Eddie Alvarez is back in his homeland after a career that featured two stints in Asia. He faces Mike Perry at BKFC 56 in what will be his second bare knuckle boxing match.

He might be turning 40 in January but Alvarez is enjoying a new lease of life as a bare knuckle boxer after an underwhelming stint with ONE Championship. Ahead of his fight with Perry in Salt Lake City this weekend he reminisced about his time fighting in Asia,

“This is two decades of fighting, I started back in 2003. I flew over to Japan, fight in Japan in the lightweight Grand Prix. It was called Dream, used to be Pride, I fought there and I beat everyone there.”

Back in America

Alvarez won three out of three for Dream and earned a spot in the final of the lightweight Grand Prix. He was forced to withdraw after suffering an arm injury but wouldn’t have to wait too long for silverware.

After a surprise defeat to Shinya Aoki at K-1 Dynamite in 2008 he was signed by Bellator. The rest is history as Alvarez went on to establish himself as the best lightweight in the world.

It was after his successful stint fighting in Japan that Alvarez’ career really started to take off,

“Then I came back to America and started my American run. I won the Bellator title, then I went to the UFC and won that title. I left the UFC and did another stint in Asia. But now I’m back in America.”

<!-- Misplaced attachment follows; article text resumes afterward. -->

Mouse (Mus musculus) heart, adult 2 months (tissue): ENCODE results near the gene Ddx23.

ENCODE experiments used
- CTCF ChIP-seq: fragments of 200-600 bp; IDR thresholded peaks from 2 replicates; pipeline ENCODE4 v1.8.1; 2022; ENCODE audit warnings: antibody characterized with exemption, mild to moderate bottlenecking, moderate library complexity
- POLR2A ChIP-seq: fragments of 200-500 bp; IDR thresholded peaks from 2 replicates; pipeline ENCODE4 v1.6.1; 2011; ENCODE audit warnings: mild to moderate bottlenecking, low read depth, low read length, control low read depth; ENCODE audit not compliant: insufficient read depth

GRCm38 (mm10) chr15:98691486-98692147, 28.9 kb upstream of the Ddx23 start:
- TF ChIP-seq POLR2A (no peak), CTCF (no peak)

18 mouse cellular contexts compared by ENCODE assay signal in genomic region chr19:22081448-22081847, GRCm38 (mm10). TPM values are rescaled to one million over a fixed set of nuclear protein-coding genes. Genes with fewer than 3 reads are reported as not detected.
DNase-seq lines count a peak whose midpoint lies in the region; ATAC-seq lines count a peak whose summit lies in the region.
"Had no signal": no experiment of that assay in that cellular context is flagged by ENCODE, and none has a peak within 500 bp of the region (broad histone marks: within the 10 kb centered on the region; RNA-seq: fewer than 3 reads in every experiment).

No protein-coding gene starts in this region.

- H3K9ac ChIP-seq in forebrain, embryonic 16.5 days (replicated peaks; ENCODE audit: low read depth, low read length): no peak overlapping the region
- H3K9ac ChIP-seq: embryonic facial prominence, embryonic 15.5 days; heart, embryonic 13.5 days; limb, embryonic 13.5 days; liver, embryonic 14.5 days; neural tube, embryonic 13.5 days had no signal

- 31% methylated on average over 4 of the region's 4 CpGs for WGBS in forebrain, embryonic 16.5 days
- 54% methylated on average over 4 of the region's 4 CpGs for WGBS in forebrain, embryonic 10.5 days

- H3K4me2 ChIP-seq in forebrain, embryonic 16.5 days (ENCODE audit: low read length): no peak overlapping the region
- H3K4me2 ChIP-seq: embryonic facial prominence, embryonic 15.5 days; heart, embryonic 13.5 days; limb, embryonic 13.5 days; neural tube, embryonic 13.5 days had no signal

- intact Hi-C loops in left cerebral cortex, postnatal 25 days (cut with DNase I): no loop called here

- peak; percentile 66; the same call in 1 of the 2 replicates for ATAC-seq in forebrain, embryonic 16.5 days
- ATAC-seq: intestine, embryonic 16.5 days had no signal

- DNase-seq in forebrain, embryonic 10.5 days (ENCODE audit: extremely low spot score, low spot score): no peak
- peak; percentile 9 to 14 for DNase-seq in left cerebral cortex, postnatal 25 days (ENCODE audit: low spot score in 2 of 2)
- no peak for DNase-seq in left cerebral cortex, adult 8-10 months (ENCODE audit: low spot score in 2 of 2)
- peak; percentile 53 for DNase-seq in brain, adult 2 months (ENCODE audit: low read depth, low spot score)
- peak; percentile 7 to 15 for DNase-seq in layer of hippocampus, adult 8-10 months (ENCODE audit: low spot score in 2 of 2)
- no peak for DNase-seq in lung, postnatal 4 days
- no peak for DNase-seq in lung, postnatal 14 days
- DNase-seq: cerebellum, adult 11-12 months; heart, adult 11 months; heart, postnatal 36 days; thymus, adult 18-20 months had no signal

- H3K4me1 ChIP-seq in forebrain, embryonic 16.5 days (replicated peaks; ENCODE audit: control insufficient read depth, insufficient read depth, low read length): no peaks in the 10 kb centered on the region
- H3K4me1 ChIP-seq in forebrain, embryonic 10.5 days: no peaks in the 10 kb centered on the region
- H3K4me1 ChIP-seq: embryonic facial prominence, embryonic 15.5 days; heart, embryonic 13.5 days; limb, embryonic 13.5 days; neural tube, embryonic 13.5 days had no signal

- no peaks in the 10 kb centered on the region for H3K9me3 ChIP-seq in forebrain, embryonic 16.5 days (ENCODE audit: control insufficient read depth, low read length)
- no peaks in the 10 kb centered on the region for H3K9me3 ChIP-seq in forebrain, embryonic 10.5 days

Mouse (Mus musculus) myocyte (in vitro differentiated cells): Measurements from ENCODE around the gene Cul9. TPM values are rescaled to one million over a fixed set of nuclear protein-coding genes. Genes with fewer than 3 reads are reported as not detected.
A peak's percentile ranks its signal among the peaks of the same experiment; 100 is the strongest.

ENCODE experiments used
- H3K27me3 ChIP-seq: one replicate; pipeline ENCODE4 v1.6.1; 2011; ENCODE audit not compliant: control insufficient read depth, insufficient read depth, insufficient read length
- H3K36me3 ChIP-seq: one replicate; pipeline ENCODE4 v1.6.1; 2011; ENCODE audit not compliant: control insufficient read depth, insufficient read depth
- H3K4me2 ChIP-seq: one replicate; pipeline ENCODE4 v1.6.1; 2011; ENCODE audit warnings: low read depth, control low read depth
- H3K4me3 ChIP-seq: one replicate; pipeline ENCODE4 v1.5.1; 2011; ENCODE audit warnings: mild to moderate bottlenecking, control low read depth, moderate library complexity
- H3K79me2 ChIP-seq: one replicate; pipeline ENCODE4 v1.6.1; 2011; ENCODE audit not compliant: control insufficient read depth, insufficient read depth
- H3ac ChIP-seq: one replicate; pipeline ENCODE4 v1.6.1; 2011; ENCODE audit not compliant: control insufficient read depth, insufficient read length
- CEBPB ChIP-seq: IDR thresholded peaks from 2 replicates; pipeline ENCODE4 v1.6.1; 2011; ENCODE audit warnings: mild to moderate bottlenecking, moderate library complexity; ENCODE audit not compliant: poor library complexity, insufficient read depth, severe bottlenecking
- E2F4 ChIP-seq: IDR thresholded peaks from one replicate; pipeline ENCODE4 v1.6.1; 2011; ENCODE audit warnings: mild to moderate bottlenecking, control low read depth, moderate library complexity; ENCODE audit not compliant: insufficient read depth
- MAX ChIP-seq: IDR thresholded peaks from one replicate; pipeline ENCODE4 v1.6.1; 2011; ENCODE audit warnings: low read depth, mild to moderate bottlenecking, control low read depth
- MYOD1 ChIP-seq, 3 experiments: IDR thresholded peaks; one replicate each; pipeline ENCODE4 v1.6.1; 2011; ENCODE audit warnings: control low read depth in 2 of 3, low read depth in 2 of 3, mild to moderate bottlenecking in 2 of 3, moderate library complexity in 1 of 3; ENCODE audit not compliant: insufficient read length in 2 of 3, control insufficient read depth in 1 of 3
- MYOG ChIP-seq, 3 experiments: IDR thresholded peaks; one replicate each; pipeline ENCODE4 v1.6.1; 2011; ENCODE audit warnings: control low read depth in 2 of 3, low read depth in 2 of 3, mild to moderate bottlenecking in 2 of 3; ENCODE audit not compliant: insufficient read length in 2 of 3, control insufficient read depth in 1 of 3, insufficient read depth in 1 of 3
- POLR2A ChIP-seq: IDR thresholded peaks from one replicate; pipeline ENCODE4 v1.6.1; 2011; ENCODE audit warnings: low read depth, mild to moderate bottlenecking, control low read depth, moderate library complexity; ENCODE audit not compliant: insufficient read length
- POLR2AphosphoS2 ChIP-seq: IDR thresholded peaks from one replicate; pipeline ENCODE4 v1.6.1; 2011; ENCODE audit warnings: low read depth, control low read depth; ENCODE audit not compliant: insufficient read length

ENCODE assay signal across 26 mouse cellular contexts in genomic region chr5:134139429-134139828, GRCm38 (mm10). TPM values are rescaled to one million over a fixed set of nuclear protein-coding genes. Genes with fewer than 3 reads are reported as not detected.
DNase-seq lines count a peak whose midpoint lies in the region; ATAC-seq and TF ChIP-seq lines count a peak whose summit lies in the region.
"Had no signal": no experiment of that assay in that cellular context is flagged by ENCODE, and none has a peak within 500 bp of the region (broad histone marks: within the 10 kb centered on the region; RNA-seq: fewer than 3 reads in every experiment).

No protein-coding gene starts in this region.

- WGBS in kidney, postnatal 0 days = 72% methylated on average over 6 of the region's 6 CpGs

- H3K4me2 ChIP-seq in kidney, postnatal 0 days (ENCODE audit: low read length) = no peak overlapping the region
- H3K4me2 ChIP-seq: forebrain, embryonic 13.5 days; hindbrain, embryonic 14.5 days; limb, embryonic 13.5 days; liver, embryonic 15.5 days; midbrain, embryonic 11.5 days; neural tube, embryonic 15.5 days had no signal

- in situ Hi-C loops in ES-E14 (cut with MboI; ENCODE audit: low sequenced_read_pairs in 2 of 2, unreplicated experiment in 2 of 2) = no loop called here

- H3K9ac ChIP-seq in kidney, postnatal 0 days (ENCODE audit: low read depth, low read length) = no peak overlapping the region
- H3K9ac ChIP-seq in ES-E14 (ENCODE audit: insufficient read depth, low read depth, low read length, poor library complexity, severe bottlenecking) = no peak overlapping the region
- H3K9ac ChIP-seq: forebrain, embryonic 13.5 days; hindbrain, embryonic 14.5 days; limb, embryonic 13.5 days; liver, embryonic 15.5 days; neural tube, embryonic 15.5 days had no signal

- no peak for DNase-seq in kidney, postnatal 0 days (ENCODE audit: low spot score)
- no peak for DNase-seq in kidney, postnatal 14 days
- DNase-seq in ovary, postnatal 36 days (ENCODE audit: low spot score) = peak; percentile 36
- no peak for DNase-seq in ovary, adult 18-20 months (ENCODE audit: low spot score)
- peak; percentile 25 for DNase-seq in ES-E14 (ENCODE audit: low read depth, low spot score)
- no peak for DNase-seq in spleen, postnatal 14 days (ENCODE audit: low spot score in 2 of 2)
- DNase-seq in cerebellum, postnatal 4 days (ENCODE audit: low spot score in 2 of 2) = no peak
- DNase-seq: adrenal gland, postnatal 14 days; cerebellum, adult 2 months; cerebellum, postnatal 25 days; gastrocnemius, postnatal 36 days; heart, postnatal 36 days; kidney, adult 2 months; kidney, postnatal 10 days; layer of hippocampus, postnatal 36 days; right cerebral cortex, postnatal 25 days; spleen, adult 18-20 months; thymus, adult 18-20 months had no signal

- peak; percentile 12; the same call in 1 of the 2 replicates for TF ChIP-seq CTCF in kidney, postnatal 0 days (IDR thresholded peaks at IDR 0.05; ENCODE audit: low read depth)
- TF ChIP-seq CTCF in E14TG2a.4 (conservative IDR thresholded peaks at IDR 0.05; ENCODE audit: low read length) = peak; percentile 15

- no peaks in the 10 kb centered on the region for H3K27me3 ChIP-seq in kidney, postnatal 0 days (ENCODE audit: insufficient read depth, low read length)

Most violent

It seems that Alvarez’ MMA career might be over. But he is still fighting mixed martial artists and beat former UFC featherweight title challenger Chad Mendes by split decision last time out.

Alvarez was knocked down early on in that fight and says he has learned from the experience,

“It was exciting getting ready for that fight because the type of fighter Mendes is. I learned from it and I can make some adjustments.”

The fight with Perry this weekend is being billed as a battle for the crown of ‘King of Violence’ and there is even a specially made title on the line. It sounds like Alvarez is taking that seriously,

This is my style first and foremost, there can only be one ‘most violent’ and you’re looking at him.”

History of violence

Alvarez’ reputation for violence has been established over the course of decades with knockout wins over the likes of Justin Gaethje, Rafael dos Anjos and Shinya Aoki. Perry doesn’t have quite as impressive a body of work and the 39 year old sounds confident he will be the one doing the damage this weekend,

“I’ve done this before with other fighters that everyone thought was the scariest guy there is and I know what I’ve done with them, I know what I’m a capable of.”

Alvarez has also been in some wild wars with the likes of Michael Chandler and Tatsuya Kawajiri. He is adamant that he is ‘the king of violence’ and this weekend he intends to collect his crown,

“When it comes to measured, calculated violence in the best. I am the king of violence.”